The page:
View Single Post
Old November 4th 07, 08:22 PM posted to
external usenet poster
Posts: 6,057
Default digital camera battery use

On Sun, 04 Nov 2007 08:54:13 -0800, wrote:

I am shopping for a new digital camera that would cost under $150.
My question, is the battery usage of all digital camera the same, or
do some cameras need battery replacement less frequently than others?

There's quite a wide range of battery performance. Generally, the
number of shots quoted by manufacturers in their manuals is fairly
accurate, and they're usually available as downloadable PDF files.
I'd suggest ignoring battery performance initially. Look for
cameras that are suitable for your purposes, and then compare
battery performance. Otherwise, you might end up with a camera that
takes many pictures from a battery set (or per charge), but is
otherwise a pretty dismal camera. Also, do you intend to take most
of your pictures indoors, using the camera's flash, or outdoors?
Use the LCD display or an optical viewfinder?

Although somewhat above your price range, Canon's A6## cameras
usually turn in very good battery performance. For the recent A630
(which uses 4 AA cells), if the LCD is used and half of the pictures
are taken using the flash, it should be good for 350 shots using
alkaline AA cells and 500 shots per charge from NiMH cells. If the
flash isn't used and the optical viewfinder is used instead, the
number of shots increases to 1,200 shots from alkalines and 1,500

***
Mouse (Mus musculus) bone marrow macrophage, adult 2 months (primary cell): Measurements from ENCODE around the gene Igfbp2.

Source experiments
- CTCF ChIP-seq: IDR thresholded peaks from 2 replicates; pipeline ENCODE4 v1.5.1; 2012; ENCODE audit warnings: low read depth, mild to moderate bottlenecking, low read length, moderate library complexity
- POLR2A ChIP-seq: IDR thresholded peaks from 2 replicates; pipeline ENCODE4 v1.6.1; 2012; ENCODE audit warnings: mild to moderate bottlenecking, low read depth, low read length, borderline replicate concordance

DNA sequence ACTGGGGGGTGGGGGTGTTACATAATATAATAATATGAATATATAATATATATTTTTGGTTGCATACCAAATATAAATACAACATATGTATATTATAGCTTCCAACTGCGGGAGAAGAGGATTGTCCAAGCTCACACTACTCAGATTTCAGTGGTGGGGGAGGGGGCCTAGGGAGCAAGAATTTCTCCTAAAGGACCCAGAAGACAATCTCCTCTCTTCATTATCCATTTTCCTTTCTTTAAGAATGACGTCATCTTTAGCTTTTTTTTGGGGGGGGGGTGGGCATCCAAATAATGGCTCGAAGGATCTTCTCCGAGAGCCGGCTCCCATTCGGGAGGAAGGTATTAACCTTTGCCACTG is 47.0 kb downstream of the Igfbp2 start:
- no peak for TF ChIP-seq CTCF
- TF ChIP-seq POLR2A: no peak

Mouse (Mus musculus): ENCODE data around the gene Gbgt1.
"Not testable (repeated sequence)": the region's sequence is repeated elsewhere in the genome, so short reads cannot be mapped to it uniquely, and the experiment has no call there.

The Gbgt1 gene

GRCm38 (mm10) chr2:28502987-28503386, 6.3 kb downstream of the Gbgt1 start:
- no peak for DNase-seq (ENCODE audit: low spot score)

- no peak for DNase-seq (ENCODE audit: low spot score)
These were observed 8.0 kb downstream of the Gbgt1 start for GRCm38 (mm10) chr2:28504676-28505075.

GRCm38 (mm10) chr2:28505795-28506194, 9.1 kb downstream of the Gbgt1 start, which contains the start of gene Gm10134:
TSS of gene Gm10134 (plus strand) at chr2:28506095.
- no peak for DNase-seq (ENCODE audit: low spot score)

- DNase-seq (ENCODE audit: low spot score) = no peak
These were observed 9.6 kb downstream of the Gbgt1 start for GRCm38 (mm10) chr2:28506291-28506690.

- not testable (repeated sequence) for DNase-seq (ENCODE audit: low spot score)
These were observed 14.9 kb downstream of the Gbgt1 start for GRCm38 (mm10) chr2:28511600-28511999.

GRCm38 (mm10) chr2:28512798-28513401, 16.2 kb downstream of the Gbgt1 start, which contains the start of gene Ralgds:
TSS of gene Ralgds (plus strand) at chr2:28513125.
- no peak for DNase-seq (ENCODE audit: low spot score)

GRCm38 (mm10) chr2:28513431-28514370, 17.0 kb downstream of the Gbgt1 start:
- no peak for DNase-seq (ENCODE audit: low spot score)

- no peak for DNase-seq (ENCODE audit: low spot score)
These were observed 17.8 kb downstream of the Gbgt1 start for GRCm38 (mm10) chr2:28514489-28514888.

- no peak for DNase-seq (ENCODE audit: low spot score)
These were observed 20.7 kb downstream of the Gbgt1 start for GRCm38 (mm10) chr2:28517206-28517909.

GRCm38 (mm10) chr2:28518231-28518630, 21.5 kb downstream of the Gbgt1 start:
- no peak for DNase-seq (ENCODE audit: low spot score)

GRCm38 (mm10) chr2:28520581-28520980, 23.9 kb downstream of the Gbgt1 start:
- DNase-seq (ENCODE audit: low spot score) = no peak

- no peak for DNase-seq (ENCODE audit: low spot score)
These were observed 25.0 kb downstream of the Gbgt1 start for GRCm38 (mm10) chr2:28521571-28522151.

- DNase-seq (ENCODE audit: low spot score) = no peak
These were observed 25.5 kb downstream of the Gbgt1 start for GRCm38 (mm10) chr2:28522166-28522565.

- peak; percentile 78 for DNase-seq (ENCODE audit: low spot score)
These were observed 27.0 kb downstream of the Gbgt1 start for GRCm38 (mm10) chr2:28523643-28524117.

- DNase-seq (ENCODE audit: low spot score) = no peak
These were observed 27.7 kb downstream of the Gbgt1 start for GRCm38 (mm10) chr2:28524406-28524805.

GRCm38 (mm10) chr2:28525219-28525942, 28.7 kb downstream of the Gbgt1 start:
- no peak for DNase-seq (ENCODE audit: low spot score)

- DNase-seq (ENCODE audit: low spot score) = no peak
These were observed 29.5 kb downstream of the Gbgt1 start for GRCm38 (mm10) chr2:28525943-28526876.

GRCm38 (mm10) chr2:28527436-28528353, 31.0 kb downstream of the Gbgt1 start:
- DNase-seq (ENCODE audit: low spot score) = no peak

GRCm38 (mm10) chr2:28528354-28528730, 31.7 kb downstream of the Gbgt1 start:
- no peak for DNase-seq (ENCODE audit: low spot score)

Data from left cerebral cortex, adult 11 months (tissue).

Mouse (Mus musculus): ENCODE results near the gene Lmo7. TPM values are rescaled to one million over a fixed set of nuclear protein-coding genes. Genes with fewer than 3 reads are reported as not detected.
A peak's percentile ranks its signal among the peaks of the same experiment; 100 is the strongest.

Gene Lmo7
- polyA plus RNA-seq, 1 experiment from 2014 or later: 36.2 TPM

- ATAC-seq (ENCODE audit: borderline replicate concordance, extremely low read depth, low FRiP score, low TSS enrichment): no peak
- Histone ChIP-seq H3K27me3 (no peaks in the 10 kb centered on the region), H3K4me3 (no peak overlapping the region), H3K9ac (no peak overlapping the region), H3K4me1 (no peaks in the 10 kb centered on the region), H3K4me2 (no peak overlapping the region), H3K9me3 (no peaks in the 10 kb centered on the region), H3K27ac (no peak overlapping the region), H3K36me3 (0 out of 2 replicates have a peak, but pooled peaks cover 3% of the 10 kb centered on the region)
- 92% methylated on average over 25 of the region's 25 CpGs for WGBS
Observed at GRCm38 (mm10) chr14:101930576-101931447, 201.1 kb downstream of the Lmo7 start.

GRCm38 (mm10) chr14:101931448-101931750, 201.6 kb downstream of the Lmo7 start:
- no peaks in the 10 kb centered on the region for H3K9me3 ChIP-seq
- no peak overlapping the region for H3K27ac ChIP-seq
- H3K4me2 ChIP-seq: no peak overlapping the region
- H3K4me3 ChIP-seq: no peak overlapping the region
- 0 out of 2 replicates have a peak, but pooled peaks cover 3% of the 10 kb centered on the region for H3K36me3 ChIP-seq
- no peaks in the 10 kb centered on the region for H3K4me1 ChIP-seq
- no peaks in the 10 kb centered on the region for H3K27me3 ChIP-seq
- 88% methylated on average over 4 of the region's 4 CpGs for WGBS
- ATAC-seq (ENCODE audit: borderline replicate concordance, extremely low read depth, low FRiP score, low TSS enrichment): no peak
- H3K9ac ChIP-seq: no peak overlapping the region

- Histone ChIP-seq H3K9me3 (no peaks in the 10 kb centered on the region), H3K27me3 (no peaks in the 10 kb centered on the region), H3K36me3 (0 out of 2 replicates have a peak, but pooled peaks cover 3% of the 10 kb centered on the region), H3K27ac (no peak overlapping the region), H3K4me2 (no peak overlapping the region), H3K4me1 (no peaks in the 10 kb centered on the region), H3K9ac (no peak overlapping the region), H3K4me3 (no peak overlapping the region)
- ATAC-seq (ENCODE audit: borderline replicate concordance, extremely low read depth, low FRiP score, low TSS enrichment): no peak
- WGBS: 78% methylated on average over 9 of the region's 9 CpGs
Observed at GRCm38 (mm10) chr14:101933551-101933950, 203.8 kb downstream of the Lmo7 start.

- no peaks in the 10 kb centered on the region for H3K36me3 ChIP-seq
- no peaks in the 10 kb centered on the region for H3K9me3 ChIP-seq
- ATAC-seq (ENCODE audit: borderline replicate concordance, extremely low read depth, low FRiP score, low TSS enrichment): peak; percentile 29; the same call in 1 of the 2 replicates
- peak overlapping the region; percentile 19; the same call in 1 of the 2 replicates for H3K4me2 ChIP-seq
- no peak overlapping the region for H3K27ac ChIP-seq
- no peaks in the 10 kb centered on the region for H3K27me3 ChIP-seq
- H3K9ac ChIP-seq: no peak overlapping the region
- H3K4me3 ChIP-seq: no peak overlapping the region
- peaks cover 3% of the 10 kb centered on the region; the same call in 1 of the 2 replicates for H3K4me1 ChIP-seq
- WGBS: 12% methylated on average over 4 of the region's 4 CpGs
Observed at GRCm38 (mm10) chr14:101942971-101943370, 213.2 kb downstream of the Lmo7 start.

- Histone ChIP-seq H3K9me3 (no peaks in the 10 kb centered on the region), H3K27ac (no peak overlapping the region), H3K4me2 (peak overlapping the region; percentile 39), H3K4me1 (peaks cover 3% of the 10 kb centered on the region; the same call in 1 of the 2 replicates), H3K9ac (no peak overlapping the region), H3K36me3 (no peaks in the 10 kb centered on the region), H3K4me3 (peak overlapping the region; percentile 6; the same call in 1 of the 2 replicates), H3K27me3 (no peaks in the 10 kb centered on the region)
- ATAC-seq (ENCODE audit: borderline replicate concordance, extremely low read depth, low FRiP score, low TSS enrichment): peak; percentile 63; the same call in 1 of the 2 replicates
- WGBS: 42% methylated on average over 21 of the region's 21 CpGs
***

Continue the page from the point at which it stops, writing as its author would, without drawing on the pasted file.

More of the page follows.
shots/charge from NiMH.

Several of Nikon's smaller cameras (which use 2 AA cells) that
meet your price requirement are the L6, L11 and L12. While not
having the flexibility of Canon's A6## cameras (they lack fully
manual control), have some sophisticated features, and have battery
performance that ranges from decent to excellent. The manual only
provides battery life info. for taking pictures using the more
demanding test (half of the shots using the flash, and using the LCD
display - in this case a "must"). The L6 is rated at 400 shots
using alkalines, 540 shots using NiMH and 1,000 shots using lithium
AA cells. The L11 gets 250 shots (with alkaline), 300(NiMH) and
600(lithium). The L12 should be good for 150 shots (with alkaline),
370(NiMH) and 600(lithium). The L12 has more 'features', such as
true image stabilization, but they're probably the reason why it
goes through batteries more quickly. All of this info. was culled
from the manuals, so if you're interested in any other cameras,
download their manuals and compare . . .